My future in medical school is now uncertain. I don’t actually know *how bad* it would be if I caught COVID-19, I can’t find any data on the ability of spleenless humans to cope with viral infections. I have to entertain the idea that it might be *bad*. But if there’s no vaccine, how can I return to the wards? Should I risk it for a chocolate biscuit and just go back anyway? Or be sensible and put my health first?

I’m also fully aware that I’m being a self-centred moany little child. COVID-19 is tearing people’s lives apart one pneumocyte as a time, and I’m beyond blessed to be able to live by the beach in Swansea with my lovely housemates. I’m just struggling to pull together the threads of my uncertain future.

On the other hand, if my spleen had never exploded, I might never have turned towards a medical path. I’ve got to make sure I never lose sight of that fact that being really ill is properly shit, and I should avoid that if possible.

In March, I found a baby apple tree growing out of a rotting apple. I’ve potted it now, and I’m hoping it’ll grow up to be a big, strong Chelsea-supporter (this is something my Dad would always say – you’ve got to eat that so that you grow up to be a big, strong Chelsea-supporter! Despite only pretending to support Chelsea to look cool in front of his kids).

Beautiful lovely things can come out of shitty situations, and like my little apple tree I’ve got to turn my face to the sun and be hopeful.


*My spleen spontaneously ruptured as a result of the Epstein Barr virus (which had caused glandular fever), causing me to internally bleed into my abdomen until I passed out and was taken to hospital. They diagnosed grade 4 splenic rupture and removed my spleen. Apparently, people with coeliac disease have goofy spleens anyway, and for anyone with glandular fever there’s a chance their spleen might rupture.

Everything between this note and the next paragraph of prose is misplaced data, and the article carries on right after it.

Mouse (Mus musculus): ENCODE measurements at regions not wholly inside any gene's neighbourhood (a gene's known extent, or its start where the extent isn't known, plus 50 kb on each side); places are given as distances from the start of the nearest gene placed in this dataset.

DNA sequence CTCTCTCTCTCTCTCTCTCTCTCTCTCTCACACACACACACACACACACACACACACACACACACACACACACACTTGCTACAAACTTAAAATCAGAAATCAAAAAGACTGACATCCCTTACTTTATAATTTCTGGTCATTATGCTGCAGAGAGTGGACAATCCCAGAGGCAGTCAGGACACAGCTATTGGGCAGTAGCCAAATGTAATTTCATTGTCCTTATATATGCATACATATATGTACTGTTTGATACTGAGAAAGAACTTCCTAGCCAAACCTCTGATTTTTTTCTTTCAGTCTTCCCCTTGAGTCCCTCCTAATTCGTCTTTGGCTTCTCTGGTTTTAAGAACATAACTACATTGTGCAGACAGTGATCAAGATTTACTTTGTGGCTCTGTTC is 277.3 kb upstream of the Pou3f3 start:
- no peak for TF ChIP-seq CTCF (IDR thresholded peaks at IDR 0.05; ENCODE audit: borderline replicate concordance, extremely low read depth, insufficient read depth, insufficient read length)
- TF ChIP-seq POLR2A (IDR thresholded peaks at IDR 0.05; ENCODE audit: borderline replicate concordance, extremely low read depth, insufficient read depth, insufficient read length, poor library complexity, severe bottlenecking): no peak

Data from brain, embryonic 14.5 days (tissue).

apple trees

Meeting in Bangkok

golden mountain, bangkok

Wat Saket, Bangkok

A few years ago I was in Bangkok and it was pissing it down with rain. I was taking shelter under the corrugated metal roof of a bar. I had a flight the next morning at 6am.

‘If it carries on like this, I’m going to have to get a glass of wine.’ I mumbled to myself.

 As the rain thundered on the road became a river (complete with people passing on boats) and the cockroaches started to jump into my sandals for shelter. I heard a light Irish voice from the table next to me say,

‘I think you’re going to have to get that glass of wine..’

Whilst the cats and dogs fell from the heavens, this young woman and I chatted on through the evening and into the night, discussing everything from the darkest moments of our lives to our twisted dreams for the future and how and when we most recently shat ourselves.

In that moment, we were best friends.

One evening of friendship with a human I would most likely never see again, neither of us had anything to gain from talking to each other.

I realise now how rare it is for an adult to suddenly make a friend for no reason. Remember, when you were a kid, you’d randomly make best friends with another kid in Tesco or wherever, only to never even know their name? Where has all the spontaneous, joyous, easy friendship gone?

Is adult communication becoming a bit sad? Do we live in a world where we have to know somebody forever, add them on Facebook and keep monthly correspondence in order for our relationships to be of worth?

Communication in all its glory and awkwardness is a constant source of both joy and exhaustion in medicine, but before I started my studying I confess I wasn’t interested in one-on-one interactions. Where’s the grandeur in politely explaining to somebody why their diabetes has returned, why they’ve got spotty elbows or why you’ve unfortunately got to insert a finger up their bottom?